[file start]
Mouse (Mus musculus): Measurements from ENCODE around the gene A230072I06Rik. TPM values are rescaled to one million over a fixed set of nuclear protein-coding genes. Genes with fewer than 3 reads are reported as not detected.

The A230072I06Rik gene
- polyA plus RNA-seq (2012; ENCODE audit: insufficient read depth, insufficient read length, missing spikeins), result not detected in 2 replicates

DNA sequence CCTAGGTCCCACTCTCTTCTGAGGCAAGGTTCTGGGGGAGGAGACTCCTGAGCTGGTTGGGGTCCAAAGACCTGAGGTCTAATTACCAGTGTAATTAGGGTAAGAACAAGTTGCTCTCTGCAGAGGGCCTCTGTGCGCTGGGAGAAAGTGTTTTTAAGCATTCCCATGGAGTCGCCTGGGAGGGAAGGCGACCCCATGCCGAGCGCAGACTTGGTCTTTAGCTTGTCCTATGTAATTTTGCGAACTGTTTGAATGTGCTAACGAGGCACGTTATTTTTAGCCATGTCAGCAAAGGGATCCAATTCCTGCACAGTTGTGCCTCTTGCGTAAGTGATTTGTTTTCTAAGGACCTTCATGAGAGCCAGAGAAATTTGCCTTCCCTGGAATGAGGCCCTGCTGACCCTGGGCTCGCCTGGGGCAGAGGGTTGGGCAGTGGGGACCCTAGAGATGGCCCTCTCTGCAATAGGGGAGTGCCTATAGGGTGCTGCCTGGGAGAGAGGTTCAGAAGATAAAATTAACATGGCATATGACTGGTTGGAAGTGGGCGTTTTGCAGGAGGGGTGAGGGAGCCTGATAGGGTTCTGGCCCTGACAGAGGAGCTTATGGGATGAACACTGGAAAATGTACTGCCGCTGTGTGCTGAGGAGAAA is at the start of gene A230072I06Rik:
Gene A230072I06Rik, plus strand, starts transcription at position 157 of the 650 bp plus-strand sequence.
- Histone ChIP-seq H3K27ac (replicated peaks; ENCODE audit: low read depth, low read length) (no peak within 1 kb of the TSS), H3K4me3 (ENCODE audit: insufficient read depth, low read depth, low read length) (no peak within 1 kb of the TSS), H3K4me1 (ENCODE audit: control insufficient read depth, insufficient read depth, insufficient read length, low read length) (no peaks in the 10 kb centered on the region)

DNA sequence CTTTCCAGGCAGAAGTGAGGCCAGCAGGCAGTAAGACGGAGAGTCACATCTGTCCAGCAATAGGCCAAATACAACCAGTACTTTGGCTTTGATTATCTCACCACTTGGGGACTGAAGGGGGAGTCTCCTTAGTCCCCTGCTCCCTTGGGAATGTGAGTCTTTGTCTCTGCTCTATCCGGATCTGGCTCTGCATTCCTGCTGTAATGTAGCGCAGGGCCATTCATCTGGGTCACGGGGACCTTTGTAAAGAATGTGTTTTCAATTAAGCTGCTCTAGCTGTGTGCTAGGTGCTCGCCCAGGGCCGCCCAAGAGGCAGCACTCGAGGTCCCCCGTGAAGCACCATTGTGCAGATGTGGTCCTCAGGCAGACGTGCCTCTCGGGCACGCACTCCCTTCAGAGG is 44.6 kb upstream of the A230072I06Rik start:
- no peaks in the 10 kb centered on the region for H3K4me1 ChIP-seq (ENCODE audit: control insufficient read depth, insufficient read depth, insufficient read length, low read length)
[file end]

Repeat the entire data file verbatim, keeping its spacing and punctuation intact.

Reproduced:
Mouse (Mus musculus): Measurements from ENCODE around the gene A230072I06Rik. TPM values are rescaled to one million over a fixed set of nuclear protein-coding genes. Genes with fewer than 3 reads are reported as not detected.

The A230072I06Rik gene
- polyA plus RNA-seq (2012; ENCODE audit: insufficient read depth, insufficient read length, missing spikeins), result not detected in 2 replicates

DNA sequence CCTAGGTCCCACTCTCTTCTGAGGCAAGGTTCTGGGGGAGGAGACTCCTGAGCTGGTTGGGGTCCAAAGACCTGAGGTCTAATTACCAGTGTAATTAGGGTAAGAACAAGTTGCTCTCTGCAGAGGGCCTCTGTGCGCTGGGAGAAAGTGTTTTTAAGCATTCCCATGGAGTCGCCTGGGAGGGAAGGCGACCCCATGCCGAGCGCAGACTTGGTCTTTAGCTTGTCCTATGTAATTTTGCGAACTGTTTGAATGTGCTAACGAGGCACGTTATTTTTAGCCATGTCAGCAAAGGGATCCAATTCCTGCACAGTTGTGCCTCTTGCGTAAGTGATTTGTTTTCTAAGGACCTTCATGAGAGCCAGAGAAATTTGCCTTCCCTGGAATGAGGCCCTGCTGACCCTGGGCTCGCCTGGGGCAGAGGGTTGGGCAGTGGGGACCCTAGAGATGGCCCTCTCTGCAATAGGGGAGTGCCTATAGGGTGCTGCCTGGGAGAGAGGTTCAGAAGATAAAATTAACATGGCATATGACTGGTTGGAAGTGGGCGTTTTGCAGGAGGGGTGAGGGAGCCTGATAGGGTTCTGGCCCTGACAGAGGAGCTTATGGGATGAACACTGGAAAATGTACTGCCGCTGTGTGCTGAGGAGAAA is at the start of gene A230072I06Rik:
Gene A230072I06Rik, plus strand, starts transcription at position 157 of the 650 bp plus-strand sequence.
- Histone ChIP-seq H3K27ac (replicated peaks; ENCODE audit: low read depth, low read length) (no peak within 1 kb of the TSS), H3K4me3 (ENCODE audit: insufficient read depth, low read depth, low read length) (no peak within 1 kb of the TSS), H3K4me1 (ENCODE audit: control insufficient read depth, insufficient read depth, insufficient read length, low read length) (no peaks in the 10 kb centered on the region)

DNA sequence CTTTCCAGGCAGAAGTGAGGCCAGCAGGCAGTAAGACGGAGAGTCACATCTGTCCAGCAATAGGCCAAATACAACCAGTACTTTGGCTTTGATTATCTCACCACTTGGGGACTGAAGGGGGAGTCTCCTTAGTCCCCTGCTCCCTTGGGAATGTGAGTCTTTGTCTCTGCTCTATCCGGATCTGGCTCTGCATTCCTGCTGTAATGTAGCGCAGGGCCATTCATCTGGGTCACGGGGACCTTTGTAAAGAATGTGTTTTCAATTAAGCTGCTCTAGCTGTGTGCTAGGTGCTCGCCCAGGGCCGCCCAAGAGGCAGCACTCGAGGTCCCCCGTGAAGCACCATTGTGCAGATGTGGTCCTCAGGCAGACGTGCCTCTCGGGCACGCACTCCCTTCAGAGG is 44.6 kb upstream of the A230072I06Rik start:
- no peaks in the 10 kb centered on the region for H3K4me1 ChIP-seq (ENCODE audit: control insufficient read depth, insufficient read depth, insufficient read length, low read length)